Most recreational avalanche groups hardly even know each other prior to a tour, let alone have a chance to train with each other using radio.

      Radios in the end serve to promote groups getting split when they shouldn’t. And allow poorly planned tours to squeeze through terrain they shouldn’t have been in anyway.

      And, how many avalanche fatalities would be avoided with radio use? BCA tells us transceiver multiple burial functionality is not needed, but radios are? It is all product marketing.

    8. Andy M. November 1st, 2016 9:55 pm

      I love my BC Links. Once my wife and I got used to using them, they have stayed in our packs. My hearing is deteriorating, so it’s not hard for me to have a hard time hearing partners not very far away when there’s trees and wind, especially with a helmet on. They’re also great for groups with different skinning paces, or if a group splits up into pairs (2 people want to go “warm up the car”, while another 2 want to go for 1 more lap).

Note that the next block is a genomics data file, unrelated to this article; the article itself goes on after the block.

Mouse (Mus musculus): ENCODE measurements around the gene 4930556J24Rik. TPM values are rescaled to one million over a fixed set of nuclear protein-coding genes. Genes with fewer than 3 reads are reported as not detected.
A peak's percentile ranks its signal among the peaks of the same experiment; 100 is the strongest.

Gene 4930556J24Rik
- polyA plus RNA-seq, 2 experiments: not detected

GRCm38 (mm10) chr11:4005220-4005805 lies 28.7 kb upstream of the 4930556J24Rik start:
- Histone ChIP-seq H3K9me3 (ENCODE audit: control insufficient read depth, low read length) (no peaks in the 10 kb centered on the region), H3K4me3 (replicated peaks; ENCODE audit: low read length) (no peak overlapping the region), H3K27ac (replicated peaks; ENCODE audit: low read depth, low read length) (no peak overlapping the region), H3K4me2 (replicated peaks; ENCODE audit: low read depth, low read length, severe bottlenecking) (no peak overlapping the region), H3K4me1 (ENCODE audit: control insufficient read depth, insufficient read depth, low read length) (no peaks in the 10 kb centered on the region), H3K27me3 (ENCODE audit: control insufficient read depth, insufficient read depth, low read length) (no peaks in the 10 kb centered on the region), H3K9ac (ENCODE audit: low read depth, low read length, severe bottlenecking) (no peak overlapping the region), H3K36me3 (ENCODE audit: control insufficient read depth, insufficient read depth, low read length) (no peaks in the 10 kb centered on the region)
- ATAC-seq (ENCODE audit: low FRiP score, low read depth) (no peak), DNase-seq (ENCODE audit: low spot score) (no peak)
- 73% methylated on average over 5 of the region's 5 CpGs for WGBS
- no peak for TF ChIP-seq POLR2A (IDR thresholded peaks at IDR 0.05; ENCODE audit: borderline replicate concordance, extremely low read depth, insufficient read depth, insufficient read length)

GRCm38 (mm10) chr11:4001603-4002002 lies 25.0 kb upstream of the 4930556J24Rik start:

9. Thom Mackris November 1st, 2016 11:47 pm

      I don’t know what to make of this, other than to be a big fan of clear communications and understanding irrespective of the medium.

      I have a climbing buddy with whom we’ll collectively arrive at a plan/decision. He’ll repeat it back to me (face to face). I’ll quiz him to verify the communications. Five minutes later, it’s as if the conversation never occurred. No electronics will solve that.

      I can see a great use for communication technology when a group has to split up – especially to handle an emergency or some other unanticipated event.

      Cheers,
      Thom

    10. Jim Milstein November 2nd, 2016 6:20 am

      Some years back I used a handheld radio because my companions were using them. The chatter drove me mad. I stopped skiing with them because of it. Just read the BCA piece on radio protocol via the link Lou provided. They stress the disciplined use of radio communications. Would that skiers complied!